Myself will have its fun.

In winter, there may be activities abroad I would enjoy if I could get my lazy bum in gear. 

To overwhelm the urge to seek fireside retreats, Emily Dickinson’s “In Winter in my Room” creates the tale of a suggestive, humorous encounter.

In Winter in my Room
I came upon a Worm
Pink, lank and warm
But as he was a worm
And worms presume
Not quite with him at home
Secured him by a string
To something neighboring
And went along –

A Trifle afterward
A thing occurred
I’d not believe it if I heard
But state with creeping blood
A snake with mottles rare
Surveyed my chamber floor
In feature as the worm before
But ringed with power
The very string with which
I tied him – too
When he was mean and new
That string was there –

I shrank – “How fair you are”!
Propitiation’s Claw —
“Afraid he hissed
“Of me”?
“No Cordiality” –
He fathomed me –
Then to a Rhythm Slim
Secreted in his Form
As Patterns swim
Projected him.

That time I flew
Both eyes his way
Lest he pursue
Nor ever ceased to run
Till in a distant Town
Towns on from mine
I set me down
This was a dream.

The little “Pink lank and warm” visitor victoriously subdued with a string tied to, “something neighboring”, is a slightly annoying but familiar fellow.  Since I know the author of this poem spent countless hours with indoor and outdoor flowers; planting, coaxing, studying, adoring and sharing them, I wonder how many times she could have said, “I came upon a Worm”

What a comic scenario! Not wanting to destroy the worm but knowing “worms presume” their way into self-selected routes the poem is tying up a worm! Horses, yes. Cattle. Even dogs. But a worm? As dreams do, this one confronts the folly by having the tiny creature become a snake imbued with enough qualities of supposed reality to create continuity. Dreams find continuity any way they can. Like a good story. Like a sane life.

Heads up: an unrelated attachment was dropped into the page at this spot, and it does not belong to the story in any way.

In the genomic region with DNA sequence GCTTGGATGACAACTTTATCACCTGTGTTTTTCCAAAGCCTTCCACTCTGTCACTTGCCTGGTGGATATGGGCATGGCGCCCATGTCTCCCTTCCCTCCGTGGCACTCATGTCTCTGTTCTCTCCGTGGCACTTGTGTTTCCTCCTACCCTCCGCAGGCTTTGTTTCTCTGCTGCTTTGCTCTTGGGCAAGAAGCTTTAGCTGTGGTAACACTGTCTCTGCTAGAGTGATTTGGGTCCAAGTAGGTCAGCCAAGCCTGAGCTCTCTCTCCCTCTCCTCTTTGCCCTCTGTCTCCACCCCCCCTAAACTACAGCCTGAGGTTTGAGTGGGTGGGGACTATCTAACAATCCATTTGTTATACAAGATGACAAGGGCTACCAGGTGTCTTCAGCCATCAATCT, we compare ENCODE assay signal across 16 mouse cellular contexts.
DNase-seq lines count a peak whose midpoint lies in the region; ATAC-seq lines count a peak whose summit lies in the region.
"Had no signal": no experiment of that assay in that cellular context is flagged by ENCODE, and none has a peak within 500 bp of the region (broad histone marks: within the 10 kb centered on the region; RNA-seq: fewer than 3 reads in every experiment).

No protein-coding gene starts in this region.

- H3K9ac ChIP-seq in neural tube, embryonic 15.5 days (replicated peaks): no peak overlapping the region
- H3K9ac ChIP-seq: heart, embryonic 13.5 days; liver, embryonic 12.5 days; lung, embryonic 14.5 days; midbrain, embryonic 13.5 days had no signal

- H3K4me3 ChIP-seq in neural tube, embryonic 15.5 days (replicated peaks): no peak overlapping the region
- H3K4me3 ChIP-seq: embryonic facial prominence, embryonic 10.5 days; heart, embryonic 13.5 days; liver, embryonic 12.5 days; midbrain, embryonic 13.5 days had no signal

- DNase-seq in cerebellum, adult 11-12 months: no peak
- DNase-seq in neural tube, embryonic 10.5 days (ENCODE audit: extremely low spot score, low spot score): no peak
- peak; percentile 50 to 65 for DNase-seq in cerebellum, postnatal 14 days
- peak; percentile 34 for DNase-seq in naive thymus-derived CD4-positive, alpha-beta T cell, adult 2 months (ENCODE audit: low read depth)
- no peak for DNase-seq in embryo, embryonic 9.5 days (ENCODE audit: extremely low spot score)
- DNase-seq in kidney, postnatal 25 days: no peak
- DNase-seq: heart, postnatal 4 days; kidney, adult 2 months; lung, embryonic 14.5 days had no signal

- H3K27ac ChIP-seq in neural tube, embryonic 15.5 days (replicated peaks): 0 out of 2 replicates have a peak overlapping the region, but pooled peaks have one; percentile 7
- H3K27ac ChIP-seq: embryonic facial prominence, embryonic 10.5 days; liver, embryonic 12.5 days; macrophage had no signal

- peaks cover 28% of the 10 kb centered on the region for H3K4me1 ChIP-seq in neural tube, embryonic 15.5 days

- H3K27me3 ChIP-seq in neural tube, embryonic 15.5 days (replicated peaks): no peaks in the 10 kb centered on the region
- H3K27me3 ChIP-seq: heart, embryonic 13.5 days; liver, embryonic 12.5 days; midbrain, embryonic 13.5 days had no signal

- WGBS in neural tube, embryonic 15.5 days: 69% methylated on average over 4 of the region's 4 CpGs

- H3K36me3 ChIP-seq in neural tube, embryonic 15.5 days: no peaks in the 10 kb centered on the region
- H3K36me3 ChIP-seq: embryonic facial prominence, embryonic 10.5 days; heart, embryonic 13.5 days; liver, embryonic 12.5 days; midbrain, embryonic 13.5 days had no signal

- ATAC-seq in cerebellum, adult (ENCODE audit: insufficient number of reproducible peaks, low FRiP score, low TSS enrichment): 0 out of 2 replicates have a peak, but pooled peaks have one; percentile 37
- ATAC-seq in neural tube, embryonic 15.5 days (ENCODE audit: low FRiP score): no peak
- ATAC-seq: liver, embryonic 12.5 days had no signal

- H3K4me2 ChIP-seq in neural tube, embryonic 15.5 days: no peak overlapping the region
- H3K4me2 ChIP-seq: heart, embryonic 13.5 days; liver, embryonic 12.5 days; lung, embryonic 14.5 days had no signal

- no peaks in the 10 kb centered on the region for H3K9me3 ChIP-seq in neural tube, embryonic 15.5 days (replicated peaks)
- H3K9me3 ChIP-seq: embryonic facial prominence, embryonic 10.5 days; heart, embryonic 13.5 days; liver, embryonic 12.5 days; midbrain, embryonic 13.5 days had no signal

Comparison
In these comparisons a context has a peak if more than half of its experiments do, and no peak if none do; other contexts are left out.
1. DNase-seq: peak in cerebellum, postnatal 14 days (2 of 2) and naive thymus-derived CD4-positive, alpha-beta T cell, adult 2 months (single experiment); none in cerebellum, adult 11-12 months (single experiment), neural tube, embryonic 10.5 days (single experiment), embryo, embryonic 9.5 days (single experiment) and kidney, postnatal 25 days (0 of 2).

No more silent reading by the fire. No more gazing at slants of light on snow wondering how it connects so precisely with my worst dread.

“ ‘How fair you are’ ”, he said.

I think there may be no more fully engaging act than “Propitation…” when I am compelled to gain or regain the favor or goodwill of someone. To use the word with claw connotes fear if I feel I need to appease someone. But I wonder if anyone without a really healthy sense of self can bring herself to do it.  

The conversation continues. “ ‘Afraid he hissed / Of me’?  ”. Moi!! “ ‘No Cordiality’ ”

You got it, buster.

Now the poem shifts immensely. “He fathomed me — ” , said with quick intake of breath, may be about the limit in testimony to intimacy. Then…

“That time I flew…/ Nor ever ceased to run/Till in a distant Town.”                                                                                                                           Okay. Whatever it takes, I must get out of the house, today.

Digest A Poem A Day — Accept What Comes Your Way